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Illustration: Annelise Capossela/Axios

Beginning Monday, startups can raise up to $5 million every year from ordinary people who can get a proportionate slice of the company in return.

Why it matters: The changes take effect amid a retail investing mad dash, kicked into high gear by the pandemic and the extra money in (some) people's pockets.

  • It gives regular investors the opportunity to participate in a private company's upside (or the opposite, if a company goes under).

Catch up quick: Previously companies had been limited to raising a little more than $1 million in "regulation crowdfunding" per year.

  • This higher threshold could draw a new crop of later-stage companies into the crowdfunding equity trend that may have felt the $1 million wasn't worth the effort.
  • "There's kind of a snowball effect: When more companies do this, they're bringing their audience and customers, which brings in a whole bunch of new investors in the market," says Brian Belley, founder of Crowdwise, an equity crowdfunding research site.

Other changes taking effect today: Retail investors are now allowed to invest higher amounts this way each year, and companies can essentially pool crowdfund investors into a single line on the cap table.

  • Companies can also scope out whether there's crowdfunding interest before filing for eligibility, which can be a burdensome process.

What they're saying: "It increases the likelihood that good companies raising money from other options will also decide to allow their fans and customers and supporters to invest alongside those same terms," Nick Tommarello, founder of WeFunder, an equity crowdfunding portal.

What's going on: Gumroad — a platform that allows creators to get paid for their work — plans to raise $6 million in its latest funding round, it told Crunchbase today. It has already raised $1 million and plans to crowdfund the rest.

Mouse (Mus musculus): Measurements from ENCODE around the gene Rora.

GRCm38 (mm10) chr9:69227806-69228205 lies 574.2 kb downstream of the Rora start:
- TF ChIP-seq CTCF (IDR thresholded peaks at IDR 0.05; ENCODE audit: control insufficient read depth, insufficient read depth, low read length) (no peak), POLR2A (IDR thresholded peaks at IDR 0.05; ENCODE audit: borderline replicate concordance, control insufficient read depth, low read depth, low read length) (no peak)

• As of 4 p.m, it had raised more than $3 million from over 4,000 investors. (It's updating these figures on the hour here).
  • Gumroad's CEO Sahil Lavingia tells Axios the company wanted to let creators invest in the platform — it didn't necessarily need the money.

What to watch: Whether the eagerness ordinary individuals are displaying for the stock market translates into startup investing enthusiasm, as more cash flows into America's wallets.

  • Yes, but: The slosh of cash cuts both ways. Companies are raising bigger rounds of funding earlier, a nod to the voracious appetite of venture capitalists — which could make crowdfunding less necessary.
  • But these new rules create a bigger outside pool for companies, especially those without as much access to (or who have been rejected by) venture capitalists or angel investors.

By the numbers: So far the movement has been teeny, compared to the billions invested in startups each year.

  • Over 1,000 companies raised a record $215 million from equity crowdfunding last year.

Go deeper

Surprising pandemic side effect: Soaring trade deficits

Source: Census Bureau and Bureau of Economic Analysis; Chart: Axios Visuals

Inflation and jobs may get all the economic headlines, but meanwhile a big shift is taking place in the underpinnings of the world economy: The U.S. trade deficit is soaring.

What's happening: Americans' spending on imported physical goods has gone through the roof, while exports are growing slowly, making the U.S. the world's consumer of last resort.

Mike Allen, author of AM
2 hours ago - Politics & Policy

Third Way: "Big Lie" could become "Big Coup"

Graphic: Third Way

Third Way, the center-left think tank, is urging fellow Democrats to respond to the Capitol riot with "the size, scope, and seriousness of a presidential campaign," co-founder Matt Bennett tells me.

Driving the news: "For the first time in U.S. history, a party must mount two parallel presidential campaigns: one to win the election, and the other to prevent its theft," Bennett said, calling this "a Paul Revere moment."

Advocates say Biden has let Haitian migrants down

Photo illustration: Aïda Amer/Axios. Photos: Chip Somodevilla/Getty Images, Christian Torres/Anadolu Agency via Getty Images

Continued turmoil in Haiti is causing a growing number of Haitians to try to make it to American shores — and some advocates say the Biden administration isn't supporting this community in its time of crisis.

The big picture: Haitian-American activists in South Florida told Axios Today they feel like President Biden has gone back on campaign promises he made to the community to stand up for them.